Odd how tons people within Silicon Valley admittedly don’t even allow their own children to utilize the technology they create but can meanwhile take drastic action against other people’s abilities to limit their usage.
SAN FRANCISCO — They all tell a similar story: They ran apps that helped people limit the time they and their children spent on iPhones. Then Apple created its own screen-time tracker. And then Apple made staying in business very, very difficult.
Over the past year, Apple has removed or restricted at least 11 of the 17 most downloaded screen-time and parental-control apps, according to an analysis by The New York Times and Sensor Tower, an app-data firm. Apple has also clamped down on a number of lesser-known apps.
In some cases, Apple forced companies to remove features that allowed parents to control their children’s devices or that blocked children’s access to certain apps and adult content. In other cases, it simply pulled the apps from its App Store.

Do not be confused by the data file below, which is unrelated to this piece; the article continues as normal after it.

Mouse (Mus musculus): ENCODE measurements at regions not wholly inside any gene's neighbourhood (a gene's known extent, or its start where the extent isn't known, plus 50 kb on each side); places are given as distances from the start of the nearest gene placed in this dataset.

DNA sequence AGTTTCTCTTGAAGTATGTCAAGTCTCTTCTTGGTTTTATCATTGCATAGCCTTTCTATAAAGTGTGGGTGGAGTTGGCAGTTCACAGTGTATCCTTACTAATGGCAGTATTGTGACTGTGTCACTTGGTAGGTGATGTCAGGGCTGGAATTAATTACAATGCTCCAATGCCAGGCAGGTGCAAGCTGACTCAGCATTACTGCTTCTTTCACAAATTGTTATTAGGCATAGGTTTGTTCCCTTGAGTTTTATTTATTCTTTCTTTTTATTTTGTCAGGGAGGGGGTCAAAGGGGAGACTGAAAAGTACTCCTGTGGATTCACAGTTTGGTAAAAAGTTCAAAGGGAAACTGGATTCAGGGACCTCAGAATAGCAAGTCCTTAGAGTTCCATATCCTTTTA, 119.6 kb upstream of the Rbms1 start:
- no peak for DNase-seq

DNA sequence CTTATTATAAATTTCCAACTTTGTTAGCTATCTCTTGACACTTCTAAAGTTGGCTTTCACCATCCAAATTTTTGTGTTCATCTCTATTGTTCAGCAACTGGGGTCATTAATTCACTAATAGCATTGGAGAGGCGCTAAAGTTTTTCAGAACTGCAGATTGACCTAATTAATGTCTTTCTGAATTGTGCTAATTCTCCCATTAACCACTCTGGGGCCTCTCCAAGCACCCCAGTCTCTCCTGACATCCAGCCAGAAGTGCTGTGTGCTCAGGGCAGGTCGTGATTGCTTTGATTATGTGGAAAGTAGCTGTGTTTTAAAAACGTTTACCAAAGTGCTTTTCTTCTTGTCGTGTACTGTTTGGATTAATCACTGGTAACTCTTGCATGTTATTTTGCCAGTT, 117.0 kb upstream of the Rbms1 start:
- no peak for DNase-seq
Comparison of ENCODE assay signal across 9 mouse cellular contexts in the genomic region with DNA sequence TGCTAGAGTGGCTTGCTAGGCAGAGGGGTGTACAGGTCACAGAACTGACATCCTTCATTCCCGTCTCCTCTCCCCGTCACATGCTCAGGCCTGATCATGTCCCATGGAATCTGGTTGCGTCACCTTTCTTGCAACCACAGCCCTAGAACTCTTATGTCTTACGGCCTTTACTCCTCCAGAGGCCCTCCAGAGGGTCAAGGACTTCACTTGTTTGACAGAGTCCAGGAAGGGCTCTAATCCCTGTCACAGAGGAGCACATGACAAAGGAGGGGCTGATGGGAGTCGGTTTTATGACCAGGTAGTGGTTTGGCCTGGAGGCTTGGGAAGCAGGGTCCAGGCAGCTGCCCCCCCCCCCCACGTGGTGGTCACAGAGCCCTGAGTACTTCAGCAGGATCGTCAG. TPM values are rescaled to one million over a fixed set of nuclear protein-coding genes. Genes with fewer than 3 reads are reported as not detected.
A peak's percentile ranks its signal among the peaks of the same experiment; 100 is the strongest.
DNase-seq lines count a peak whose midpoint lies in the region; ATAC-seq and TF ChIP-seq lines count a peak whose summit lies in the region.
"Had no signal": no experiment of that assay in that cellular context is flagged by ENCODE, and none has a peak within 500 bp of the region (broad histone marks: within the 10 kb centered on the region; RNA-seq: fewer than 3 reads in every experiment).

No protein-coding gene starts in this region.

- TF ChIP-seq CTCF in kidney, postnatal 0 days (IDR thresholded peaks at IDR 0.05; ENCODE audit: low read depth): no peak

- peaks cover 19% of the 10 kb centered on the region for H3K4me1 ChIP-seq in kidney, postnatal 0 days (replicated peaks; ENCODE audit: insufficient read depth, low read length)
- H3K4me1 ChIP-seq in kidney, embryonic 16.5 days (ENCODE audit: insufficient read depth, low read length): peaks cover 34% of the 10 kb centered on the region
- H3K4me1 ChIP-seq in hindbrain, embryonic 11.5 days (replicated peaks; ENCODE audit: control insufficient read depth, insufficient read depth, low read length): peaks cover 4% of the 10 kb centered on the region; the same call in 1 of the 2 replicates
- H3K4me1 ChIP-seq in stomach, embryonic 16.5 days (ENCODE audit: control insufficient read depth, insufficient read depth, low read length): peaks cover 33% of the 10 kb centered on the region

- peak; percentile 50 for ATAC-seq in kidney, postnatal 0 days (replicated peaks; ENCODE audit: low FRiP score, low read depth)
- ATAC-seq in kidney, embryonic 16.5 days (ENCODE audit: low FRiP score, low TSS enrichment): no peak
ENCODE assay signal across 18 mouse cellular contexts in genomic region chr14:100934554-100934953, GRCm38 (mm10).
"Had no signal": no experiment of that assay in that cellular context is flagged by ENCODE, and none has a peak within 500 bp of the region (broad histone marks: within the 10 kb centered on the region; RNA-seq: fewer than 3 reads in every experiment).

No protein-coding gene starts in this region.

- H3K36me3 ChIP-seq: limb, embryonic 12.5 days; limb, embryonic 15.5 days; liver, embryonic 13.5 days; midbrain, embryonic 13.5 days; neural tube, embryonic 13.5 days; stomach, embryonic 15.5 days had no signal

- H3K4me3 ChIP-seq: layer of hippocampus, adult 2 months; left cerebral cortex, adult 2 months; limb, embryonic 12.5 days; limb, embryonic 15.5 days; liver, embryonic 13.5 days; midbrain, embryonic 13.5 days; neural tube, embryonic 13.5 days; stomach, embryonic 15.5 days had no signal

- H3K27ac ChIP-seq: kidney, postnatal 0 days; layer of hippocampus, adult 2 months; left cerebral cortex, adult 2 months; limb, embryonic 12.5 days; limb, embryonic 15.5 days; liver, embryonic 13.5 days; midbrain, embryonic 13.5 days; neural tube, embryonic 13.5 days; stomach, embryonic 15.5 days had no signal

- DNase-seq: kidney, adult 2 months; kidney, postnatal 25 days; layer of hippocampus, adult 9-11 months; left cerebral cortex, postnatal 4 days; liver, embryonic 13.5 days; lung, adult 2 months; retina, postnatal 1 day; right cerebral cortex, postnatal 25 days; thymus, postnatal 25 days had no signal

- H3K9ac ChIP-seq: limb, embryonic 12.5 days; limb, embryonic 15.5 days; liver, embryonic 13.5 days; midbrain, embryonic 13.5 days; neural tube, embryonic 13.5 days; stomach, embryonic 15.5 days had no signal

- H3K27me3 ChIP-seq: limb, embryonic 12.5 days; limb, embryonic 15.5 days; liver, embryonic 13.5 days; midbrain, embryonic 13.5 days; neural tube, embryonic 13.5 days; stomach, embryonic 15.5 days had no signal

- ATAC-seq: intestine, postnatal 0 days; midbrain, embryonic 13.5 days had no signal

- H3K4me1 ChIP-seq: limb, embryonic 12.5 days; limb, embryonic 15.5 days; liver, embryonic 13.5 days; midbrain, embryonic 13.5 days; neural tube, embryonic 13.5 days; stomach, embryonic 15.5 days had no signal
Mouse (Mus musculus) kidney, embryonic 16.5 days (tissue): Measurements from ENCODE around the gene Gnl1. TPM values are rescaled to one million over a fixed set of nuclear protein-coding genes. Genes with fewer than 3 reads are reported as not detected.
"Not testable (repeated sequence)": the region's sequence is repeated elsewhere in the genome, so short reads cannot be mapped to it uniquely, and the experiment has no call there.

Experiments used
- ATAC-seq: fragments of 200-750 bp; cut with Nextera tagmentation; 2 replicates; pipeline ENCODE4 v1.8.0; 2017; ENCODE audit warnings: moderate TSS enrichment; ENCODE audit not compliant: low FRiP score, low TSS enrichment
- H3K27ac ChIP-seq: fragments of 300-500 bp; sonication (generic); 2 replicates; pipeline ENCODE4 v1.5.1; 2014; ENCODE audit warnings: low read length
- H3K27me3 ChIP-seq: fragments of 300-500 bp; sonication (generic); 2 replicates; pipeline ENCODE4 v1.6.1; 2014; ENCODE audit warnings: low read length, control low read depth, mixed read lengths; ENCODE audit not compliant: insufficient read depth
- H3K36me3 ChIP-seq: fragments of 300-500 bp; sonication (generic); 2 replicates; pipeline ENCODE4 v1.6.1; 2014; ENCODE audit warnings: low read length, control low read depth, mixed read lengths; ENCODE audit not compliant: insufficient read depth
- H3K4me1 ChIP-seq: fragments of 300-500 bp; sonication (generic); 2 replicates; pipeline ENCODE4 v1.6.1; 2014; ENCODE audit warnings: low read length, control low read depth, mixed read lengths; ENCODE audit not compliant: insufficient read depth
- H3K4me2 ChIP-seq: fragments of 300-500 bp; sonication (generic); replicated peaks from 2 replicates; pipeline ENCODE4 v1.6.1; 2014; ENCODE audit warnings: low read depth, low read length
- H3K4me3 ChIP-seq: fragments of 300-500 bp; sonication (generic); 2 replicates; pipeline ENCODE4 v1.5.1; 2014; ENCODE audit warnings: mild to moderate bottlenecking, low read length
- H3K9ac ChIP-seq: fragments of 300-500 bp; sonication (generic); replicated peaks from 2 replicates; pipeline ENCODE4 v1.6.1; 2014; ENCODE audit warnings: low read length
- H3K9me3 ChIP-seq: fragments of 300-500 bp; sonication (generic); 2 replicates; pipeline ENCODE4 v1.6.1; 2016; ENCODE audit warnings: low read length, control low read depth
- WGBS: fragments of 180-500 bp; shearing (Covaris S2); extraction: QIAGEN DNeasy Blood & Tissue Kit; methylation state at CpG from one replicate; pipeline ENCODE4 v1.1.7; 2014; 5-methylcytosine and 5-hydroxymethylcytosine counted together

Some app makers with thousands of paying customers have shut down. Most others say their futures are in jeopardy.
“They yanked us out of the blue with no warning,” said Amir Moussavian, chief executive of OurPact, the top parental-control iPhone app, with more than three million downloads. In February, Apple pulled the app, which accounted for 80 percent of OurPact’s revenue, from its App Store.
“They are systematically killing the industry,” Mr. Moussavian said.
The screen-time app makers are the latest companies to suddenly find themselves both competing against Apple and at the mercy of the tech titan. By controlling the iPhone App Store, where companies find some of their most lucrative customers, Apple has unusual power over the fortunes of other corporations.
Executives at the app makers believe they are being targeted because their apps could hurt Apple’s business. Apple’s tools, they add, aren’t as aggressive about limiting screen time and don’t provide as many options.
“Their incentives aren’t really aligned for helping people solve their problem,” said Fred Stutzman, chief executive of Freedom, a screen-time app with more than 770,000 downloads before Apple removed it in August. “Can you really trust that Apple wants people to spend less time on their phones?”